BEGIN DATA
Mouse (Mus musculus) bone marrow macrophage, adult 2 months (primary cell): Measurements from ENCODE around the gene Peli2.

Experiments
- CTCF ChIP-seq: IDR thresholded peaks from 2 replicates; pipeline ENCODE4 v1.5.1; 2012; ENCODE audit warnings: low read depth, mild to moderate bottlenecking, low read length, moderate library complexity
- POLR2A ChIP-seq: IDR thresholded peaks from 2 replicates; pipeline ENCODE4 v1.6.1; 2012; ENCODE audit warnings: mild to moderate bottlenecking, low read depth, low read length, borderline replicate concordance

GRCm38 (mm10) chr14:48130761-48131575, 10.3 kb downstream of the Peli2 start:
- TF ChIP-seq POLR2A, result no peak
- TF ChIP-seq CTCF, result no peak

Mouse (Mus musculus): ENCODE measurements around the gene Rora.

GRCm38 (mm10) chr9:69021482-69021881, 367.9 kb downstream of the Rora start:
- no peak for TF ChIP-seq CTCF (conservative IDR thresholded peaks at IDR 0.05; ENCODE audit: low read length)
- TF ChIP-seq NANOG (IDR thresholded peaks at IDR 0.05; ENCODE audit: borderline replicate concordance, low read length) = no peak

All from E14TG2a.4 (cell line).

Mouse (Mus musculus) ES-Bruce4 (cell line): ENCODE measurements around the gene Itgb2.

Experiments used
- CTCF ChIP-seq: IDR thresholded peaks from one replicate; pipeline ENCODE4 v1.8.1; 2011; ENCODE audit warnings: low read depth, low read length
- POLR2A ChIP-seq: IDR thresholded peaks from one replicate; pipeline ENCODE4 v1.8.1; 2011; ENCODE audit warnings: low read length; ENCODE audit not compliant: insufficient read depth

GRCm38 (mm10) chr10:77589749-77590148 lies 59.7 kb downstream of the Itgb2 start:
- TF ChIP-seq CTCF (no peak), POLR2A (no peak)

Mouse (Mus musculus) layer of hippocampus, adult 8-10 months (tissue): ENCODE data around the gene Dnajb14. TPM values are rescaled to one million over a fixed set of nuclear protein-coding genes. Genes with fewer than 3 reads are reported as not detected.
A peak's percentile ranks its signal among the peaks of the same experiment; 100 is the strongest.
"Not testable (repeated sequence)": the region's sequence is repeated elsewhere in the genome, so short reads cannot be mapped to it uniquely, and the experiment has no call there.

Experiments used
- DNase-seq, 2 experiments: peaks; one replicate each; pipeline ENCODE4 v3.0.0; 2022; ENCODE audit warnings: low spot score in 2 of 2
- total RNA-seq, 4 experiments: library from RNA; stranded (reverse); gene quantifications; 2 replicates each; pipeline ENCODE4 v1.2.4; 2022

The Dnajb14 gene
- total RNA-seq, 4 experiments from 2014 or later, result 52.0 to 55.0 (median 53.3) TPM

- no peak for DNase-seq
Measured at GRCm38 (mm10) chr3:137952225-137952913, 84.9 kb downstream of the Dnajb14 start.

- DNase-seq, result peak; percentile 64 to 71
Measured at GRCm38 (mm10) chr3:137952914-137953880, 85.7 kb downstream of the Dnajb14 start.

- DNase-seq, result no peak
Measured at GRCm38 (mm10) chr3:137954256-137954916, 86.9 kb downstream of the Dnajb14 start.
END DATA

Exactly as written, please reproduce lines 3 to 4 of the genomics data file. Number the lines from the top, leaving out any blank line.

- CTCF ChIP-seq: IDR thresholded peaks from 2 replicates; pipeline ENCODE4 v1.5.1; 2012; ENCODE audit warnings: low read depth, mild to moderate bottlenecking, low read length, moderate library complexity
- POLR2A ChIP-seq: IDR thresholded peaks from 2 replicates; pipeline ENCODE4 v1.6.1; 2012; ENCODE audit warnings: mild to moderate bottlenecking, low read depth, low read length, borderline replicate concordance